DRIVEN: Isuzu D-Max Blade

It's big and bold but, with a new model coming soon, why is Phil Huff driving the outgoing D-Max?

The pick-up world has exploded over the last 12 months; seemingly every manufacturer who has a pick-up in their range has replaced it, and those that don’t have one have announced plans to introduce one. This year we’ll see the Renault Alaskan and Mercedes X-Class join the ranks, as well as a revised Isuzu D-Max.

That makes spending some time in the current D-Max an odd thing, but Isuzu is keen to remind everybody that it thinks the current model is as good as any of its rivals (although the cynic in me says there’s plenty of this older model left to shift.) I’ve therefore got over 17 feet of truck outside my house, and it certainly doesn’t look like a tired old model.

Resplendent in white, this Blade specification model is part of the Premium range of D-Max vehicles with equally exciting names (Eiger, Utah and Yukon) designed to be used as comfortable family transport, as well as for pulling trees clean out of the ground. The Utility range is the workhorse variant, cheaper but without any of the luxuries you’ll find on these more expensive models.

And it is expensive. Without any of the option boxes ticked, this test model comes in at slightly under £33,000 which makes it more than the top-spec Nissan Navara, a truck that gets closer to feeling like a car than any other to date. That’s not the case with the D-Max, which has an interior dominated by hard, but tough plastics - there’s no room here for fancy soft-touch dashboard toppers - and a Pioneer infotainment systems that look like an aftermarket accessory from Halfords.

There’s no skimping on equipment though, with climate control, Bluetooth and USB connectivity, cruise control, heated leather seats and a reversing camera - something that is particularly useful for a vehicle measuring nearly 5.3 metres long. And, while the interior may not be the last word in cutting-edge luxury design, there’s an air of sheer strength that makes the D-Max feel invincible.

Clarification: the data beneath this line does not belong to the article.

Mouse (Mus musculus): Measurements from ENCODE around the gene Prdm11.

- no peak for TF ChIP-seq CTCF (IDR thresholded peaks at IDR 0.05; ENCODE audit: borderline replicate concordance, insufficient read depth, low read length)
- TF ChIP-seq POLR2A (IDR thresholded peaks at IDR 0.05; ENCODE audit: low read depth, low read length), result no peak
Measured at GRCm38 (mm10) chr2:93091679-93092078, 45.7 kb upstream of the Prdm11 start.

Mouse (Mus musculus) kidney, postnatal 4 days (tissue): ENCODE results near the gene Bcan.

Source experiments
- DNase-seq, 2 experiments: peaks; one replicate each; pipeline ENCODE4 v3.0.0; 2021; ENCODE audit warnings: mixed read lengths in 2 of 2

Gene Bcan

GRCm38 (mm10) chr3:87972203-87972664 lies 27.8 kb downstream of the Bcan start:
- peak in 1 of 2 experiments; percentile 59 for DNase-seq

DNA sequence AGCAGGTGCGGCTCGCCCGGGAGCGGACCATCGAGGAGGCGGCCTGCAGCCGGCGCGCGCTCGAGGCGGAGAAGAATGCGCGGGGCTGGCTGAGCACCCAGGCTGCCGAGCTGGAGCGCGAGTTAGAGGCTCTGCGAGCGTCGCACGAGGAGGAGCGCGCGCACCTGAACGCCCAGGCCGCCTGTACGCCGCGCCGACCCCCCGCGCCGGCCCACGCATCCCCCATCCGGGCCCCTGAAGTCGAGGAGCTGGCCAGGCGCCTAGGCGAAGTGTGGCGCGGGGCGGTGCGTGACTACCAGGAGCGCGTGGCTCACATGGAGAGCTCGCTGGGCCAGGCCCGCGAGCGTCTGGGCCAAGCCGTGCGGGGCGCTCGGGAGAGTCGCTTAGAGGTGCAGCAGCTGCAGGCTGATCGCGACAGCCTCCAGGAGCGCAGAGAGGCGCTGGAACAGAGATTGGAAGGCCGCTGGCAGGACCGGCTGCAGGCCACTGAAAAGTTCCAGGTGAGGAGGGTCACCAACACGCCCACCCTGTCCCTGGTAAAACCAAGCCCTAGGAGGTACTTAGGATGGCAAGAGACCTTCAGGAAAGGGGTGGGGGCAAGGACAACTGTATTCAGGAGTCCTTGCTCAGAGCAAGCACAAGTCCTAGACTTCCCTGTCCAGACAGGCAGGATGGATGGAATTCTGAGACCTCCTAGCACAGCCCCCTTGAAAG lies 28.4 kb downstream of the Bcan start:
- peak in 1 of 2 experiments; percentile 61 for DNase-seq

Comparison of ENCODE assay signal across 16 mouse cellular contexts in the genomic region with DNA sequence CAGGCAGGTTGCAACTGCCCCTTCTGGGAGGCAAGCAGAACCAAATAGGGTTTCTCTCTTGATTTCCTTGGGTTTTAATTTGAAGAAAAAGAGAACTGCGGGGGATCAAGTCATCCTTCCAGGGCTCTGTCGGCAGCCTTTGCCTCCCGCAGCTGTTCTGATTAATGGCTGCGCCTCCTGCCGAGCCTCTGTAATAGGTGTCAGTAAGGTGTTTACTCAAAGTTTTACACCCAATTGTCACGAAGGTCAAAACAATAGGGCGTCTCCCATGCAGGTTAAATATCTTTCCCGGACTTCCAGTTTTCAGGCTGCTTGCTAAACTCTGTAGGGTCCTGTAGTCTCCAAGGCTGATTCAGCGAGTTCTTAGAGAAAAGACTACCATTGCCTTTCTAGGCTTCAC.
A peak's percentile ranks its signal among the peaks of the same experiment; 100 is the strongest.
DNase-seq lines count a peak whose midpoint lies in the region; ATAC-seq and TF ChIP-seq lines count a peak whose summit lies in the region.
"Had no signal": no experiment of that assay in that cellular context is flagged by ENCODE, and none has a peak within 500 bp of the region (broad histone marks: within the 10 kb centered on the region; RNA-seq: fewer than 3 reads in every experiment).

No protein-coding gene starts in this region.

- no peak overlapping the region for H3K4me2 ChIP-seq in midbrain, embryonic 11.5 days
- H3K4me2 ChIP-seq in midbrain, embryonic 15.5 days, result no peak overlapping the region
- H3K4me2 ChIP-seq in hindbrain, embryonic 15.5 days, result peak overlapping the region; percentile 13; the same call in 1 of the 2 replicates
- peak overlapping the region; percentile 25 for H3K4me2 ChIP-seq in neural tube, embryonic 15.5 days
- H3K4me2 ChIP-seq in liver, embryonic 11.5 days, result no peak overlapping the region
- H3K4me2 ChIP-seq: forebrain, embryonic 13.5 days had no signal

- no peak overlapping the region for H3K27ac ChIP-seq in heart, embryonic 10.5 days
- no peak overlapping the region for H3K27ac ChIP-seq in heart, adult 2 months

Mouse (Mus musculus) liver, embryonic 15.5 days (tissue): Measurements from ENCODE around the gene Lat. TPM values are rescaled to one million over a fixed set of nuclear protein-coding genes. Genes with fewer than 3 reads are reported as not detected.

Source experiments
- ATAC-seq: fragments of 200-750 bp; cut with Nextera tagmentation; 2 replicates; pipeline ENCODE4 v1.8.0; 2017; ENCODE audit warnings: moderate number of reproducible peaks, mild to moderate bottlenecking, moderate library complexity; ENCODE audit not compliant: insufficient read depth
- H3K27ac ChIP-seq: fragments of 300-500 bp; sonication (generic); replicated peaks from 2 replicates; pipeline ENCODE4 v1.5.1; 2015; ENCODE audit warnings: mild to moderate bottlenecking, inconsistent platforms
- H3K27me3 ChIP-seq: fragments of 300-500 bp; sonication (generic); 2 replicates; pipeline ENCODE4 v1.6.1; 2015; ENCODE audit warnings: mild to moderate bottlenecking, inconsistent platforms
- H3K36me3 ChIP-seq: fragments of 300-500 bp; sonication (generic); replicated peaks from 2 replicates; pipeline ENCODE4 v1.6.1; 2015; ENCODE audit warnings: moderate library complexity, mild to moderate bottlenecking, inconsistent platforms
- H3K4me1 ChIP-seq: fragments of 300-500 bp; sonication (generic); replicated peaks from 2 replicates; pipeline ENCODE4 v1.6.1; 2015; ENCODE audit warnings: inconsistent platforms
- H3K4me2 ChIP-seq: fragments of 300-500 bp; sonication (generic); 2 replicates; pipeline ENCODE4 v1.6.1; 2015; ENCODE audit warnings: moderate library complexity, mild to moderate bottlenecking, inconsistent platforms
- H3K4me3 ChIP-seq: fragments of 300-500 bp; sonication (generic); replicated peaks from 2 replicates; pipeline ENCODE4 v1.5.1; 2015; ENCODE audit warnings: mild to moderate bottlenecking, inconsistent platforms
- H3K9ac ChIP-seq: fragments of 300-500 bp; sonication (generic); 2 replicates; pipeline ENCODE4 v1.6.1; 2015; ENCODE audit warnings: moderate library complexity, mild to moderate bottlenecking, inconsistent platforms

It’s reputation as a working truck, backed up by the hardy five-seater interior, is well deserved, but that doesn’t mean it’s a tough car to drive. The 2.5-litre diesel engine clatters at startup and sounds a tad rough under pressure, but it’s surprisingly quiet when cruising along. The suspension has a tough time of things - it’s got to cater for motorway miles as well as climbing mountains with a tonne of logs in the back - but it’s mostly pretty composed, crashing through bumps rather than gliding over them, but only the roughest of road surfaces upsets the ride.

It’s surprisingly easy in urban environments too, despite its massive size. The turning circle is good, there’s excellent visibility all round, and that reversing camera makes parking easy enough. The five-speed automatic gearbox makes city work easy too, although it impacts fuel economy quite significantly.

Switching on the four-wheel drive system - something that can be carried out at speeds of up to 60mph - adds extra security to the handling as well as opening up access to virtually any part of the country, tarmacked or not. It also aids towing stability, which is handy when you can attach 3.5-tonnes of trailer to the back of the D-Max. Fully load it and I’m confident it could just about qualify as an actual truck.

As a work tool, the D-Max is probably without equal. It’s as tough as they come, and will comfortably transport you, your family, food for six months and a trailer full of supplies across the country, either using the traditional road-based method, or via a more direct and agricultural route. It will also double up as a proper workhorse, tackling any commercial tasks you might throw at it, shrugging off the demands as nothing more than a distraction from looking seriously cool.

Yes, you give up a fair chunk in terms of perceived quality that might make you feel a little more warm and fuzzy, but you get real quality that will see the D-Max outlast everything around it, probably me and you, and maybe civilisation as a whole.


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Guest Saturday, 25 March 2017